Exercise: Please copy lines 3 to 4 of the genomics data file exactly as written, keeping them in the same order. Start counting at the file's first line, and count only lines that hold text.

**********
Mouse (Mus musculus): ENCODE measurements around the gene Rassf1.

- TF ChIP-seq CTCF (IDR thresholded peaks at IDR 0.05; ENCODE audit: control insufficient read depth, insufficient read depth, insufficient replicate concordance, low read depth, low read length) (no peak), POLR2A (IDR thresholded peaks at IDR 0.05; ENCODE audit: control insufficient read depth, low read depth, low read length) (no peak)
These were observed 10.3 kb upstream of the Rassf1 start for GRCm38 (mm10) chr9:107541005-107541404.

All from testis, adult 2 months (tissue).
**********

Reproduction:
These were observed 10.3 kb upstream of the Rassf1 start for GRCm38 (mm10) chr9:107541005-107541404.

All from testis, adult 2 months (tissue).